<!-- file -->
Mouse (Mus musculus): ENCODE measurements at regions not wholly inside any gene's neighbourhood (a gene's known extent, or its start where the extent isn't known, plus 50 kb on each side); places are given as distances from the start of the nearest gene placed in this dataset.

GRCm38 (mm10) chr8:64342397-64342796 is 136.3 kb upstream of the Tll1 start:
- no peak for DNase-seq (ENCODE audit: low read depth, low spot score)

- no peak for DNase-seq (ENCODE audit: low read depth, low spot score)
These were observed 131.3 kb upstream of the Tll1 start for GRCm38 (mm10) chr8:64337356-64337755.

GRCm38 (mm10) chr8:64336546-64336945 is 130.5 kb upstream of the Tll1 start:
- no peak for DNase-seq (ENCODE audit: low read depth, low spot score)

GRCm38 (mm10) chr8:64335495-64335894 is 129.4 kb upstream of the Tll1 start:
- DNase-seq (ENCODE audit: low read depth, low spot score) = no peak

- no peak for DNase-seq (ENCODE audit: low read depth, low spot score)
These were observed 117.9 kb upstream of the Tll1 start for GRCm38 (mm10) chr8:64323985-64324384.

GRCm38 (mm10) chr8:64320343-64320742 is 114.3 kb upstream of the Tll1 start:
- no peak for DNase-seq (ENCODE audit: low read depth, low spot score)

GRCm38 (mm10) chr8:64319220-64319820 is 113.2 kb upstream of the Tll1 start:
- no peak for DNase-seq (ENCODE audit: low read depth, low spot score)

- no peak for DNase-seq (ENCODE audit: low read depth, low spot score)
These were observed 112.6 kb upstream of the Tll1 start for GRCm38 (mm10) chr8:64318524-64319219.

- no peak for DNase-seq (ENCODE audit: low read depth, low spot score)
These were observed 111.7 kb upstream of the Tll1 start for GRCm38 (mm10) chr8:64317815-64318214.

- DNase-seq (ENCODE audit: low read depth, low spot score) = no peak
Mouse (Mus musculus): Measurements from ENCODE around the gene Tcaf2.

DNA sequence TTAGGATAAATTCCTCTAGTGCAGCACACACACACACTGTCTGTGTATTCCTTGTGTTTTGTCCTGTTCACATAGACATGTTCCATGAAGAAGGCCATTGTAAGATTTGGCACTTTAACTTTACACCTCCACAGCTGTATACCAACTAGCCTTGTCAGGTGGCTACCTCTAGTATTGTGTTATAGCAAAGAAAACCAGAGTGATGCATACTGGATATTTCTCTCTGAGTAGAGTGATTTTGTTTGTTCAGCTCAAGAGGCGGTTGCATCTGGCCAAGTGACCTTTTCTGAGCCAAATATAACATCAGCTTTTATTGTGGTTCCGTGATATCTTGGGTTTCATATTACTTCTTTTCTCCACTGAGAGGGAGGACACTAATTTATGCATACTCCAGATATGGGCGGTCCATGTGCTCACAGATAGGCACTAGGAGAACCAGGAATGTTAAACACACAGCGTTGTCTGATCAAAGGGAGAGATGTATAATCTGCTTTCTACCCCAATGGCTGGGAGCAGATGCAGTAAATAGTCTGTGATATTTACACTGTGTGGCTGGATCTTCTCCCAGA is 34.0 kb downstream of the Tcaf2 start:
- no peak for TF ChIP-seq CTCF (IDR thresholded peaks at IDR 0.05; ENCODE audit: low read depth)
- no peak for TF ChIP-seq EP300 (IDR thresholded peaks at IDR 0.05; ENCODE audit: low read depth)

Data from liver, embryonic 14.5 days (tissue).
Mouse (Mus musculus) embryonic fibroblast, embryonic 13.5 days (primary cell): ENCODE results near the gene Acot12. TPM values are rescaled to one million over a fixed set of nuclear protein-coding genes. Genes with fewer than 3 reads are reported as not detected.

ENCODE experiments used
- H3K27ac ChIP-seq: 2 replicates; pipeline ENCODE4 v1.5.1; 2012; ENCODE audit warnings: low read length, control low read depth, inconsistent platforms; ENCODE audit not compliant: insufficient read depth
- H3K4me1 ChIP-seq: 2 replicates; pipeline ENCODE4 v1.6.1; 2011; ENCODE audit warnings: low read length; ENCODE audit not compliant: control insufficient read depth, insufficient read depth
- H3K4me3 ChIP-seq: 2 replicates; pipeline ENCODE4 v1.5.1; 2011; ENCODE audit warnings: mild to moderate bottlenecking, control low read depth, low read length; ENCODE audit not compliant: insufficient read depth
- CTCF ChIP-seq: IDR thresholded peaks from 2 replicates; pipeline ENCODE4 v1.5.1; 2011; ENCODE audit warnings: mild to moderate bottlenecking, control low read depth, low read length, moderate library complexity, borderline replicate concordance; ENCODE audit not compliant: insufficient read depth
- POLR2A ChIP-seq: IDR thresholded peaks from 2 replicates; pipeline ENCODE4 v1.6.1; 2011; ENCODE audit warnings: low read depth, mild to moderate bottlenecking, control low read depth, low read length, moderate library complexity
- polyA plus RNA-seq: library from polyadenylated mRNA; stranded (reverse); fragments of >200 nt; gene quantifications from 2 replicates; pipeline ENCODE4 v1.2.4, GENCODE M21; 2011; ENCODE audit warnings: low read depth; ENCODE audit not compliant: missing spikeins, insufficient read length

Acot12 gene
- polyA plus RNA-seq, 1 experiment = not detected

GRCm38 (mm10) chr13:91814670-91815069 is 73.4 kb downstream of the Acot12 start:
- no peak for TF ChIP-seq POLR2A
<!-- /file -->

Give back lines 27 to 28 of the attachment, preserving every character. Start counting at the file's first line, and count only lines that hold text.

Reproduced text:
ENCODE experiments used
- H3K27ac ChIP-seq: 2 replicates; pipeline ENCODE4 v1.5.1; 2012; ENCODE audit warnings: low read length, control low read depth, inconsistent platforms; ENCODE audit not compliant: insufficient read depth